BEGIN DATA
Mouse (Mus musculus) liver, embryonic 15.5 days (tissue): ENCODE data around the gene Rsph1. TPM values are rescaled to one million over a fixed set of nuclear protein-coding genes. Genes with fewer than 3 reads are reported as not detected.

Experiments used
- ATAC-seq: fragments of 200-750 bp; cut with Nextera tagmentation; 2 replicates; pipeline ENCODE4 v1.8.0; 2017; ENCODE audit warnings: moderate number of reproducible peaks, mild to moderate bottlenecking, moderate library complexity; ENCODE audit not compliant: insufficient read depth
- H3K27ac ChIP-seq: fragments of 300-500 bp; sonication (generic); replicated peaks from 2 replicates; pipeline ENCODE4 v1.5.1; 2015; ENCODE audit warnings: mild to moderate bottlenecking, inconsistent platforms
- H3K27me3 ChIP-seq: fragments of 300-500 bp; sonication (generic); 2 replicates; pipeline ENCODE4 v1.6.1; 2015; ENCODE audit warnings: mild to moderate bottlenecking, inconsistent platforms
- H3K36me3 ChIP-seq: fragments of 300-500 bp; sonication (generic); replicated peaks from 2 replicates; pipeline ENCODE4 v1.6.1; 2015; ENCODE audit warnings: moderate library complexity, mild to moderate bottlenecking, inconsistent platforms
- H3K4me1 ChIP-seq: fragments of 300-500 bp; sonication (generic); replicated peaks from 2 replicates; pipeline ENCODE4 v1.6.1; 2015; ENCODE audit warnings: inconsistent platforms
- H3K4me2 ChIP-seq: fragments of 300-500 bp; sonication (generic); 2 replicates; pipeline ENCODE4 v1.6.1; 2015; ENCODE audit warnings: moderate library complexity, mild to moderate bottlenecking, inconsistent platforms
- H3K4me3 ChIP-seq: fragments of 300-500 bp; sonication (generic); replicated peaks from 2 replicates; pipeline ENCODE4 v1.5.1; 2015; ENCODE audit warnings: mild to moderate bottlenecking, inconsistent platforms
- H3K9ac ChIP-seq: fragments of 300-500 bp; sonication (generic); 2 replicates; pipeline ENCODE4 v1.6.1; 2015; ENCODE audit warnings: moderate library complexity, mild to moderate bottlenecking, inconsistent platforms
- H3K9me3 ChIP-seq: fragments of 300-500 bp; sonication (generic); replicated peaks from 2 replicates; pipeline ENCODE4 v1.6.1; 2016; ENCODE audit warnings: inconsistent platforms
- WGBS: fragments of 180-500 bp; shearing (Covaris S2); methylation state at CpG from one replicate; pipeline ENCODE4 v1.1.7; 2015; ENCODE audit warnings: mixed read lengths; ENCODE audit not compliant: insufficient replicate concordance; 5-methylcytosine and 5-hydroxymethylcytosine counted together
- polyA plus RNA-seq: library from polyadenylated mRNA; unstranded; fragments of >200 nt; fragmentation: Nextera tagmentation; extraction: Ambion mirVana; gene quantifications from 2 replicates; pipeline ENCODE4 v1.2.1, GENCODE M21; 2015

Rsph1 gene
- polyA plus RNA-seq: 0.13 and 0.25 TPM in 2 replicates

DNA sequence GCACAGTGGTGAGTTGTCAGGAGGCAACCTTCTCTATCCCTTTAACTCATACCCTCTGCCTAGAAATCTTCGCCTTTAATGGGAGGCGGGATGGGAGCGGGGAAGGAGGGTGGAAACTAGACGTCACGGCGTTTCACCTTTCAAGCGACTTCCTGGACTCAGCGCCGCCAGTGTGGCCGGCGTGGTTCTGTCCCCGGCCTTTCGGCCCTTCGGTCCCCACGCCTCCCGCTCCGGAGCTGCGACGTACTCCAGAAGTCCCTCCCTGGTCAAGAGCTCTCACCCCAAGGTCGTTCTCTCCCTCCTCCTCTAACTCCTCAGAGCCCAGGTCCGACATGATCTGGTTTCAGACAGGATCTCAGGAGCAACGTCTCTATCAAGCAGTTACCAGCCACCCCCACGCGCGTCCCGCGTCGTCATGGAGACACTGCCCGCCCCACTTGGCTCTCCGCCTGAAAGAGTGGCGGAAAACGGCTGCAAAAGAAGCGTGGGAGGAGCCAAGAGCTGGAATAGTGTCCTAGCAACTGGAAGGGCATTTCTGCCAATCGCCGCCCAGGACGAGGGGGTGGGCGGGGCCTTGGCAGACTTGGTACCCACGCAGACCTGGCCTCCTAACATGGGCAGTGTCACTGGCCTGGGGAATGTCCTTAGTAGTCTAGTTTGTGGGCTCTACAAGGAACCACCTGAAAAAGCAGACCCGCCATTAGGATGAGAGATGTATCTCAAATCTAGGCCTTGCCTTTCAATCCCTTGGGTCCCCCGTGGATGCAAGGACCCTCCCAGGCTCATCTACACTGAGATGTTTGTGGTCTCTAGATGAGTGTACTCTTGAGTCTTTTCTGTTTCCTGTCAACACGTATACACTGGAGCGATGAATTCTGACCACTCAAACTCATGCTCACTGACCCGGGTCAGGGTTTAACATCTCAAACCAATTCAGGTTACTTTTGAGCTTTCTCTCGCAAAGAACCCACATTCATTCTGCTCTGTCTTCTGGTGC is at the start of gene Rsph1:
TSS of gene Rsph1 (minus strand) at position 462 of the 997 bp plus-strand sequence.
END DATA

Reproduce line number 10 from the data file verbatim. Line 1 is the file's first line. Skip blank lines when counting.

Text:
- H3K9ac ChIP-seq: fragments of 300-500 bp; sonication (generic); 2 replicates; pipeline ENCODE4 v1.6.1; 2015; ENCODE audit warnings: moderate library complexity, mild to moderate bottlenecking, inconsistent platforms